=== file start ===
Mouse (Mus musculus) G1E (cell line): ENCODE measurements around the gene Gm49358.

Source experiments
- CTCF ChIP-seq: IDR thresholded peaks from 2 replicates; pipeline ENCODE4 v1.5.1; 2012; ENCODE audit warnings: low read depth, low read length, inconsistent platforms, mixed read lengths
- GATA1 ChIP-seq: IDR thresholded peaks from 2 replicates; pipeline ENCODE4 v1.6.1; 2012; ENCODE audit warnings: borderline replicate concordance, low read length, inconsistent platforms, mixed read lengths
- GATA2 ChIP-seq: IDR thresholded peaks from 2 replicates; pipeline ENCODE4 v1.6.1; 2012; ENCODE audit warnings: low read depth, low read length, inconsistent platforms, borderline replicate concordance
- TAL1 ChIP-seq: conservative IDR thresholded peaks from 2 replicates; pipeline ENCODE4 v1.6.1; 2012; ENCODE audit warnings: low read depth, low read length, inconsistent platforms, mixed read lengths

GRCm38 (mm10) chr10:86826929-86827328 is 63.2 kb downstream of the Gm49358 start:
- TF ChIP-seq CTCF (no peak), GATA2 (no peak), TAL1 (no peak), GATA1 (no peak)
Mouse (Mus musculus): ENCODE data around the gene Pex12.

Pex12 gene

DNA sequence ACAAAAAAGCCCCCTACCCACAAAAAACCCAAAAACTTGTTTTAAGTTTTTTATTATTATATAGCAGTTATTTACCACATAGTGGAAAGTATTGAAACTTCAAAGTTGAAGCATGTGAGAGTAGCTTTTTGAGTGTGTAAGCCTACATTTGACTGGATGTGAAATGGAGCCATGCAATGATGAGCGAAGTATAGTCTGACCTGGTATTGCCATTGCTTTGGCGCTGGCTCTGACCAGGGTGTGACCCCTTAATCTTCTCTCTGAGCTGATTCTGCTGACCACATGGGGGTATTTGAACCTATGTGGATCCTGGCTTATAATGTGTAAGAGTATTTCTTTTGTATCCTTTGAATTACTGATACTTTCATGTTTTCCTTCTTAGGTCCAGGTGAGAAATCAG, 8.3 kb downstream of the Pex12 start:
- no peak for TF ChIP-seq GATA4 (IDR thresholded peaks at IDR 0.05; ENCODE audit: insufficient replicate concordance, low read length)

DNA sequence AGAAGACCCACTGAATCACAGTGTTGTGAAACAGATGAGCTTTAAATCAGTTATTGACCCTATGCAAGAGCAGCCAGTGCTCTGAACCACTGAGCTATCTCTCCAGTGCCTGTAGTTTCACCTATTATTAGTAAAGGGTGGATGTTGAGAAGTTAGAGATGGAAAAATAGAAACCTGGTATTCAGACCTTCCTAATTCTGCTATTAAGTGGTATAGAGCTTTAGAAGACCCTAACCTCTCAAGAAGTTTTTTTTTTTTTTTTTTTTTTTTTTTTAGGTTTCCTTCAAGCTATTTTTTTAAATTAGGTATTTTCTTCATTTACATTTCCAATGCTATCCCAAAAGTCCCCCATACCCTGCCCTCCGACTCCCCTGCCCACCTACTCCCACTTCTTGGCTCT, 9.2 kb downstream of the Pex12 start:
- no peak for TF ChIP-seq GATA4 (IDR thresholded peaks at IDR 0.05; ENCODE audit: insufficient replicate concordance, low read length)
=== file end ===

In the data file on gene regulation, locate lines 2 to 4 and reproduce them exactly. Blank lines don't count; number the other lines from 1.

Source experiments
- CTCF ChIP-seq: IDR thresholded peaks from 2 replicates; pipeline ENCODE4 v1.5.1; 2012; ENCODE audit warnings: low read depth, low read length, inconsistent platforms, mixed read lengths
- GATA1 ChIP-seq: IDR thresholded peaks from 2 replicates; pipeline ENCODE4 v1.6.1; 2012; ENCODE audit warnings: borderline replicate concordance, low read length, inconsistent platforms, mixed read lengths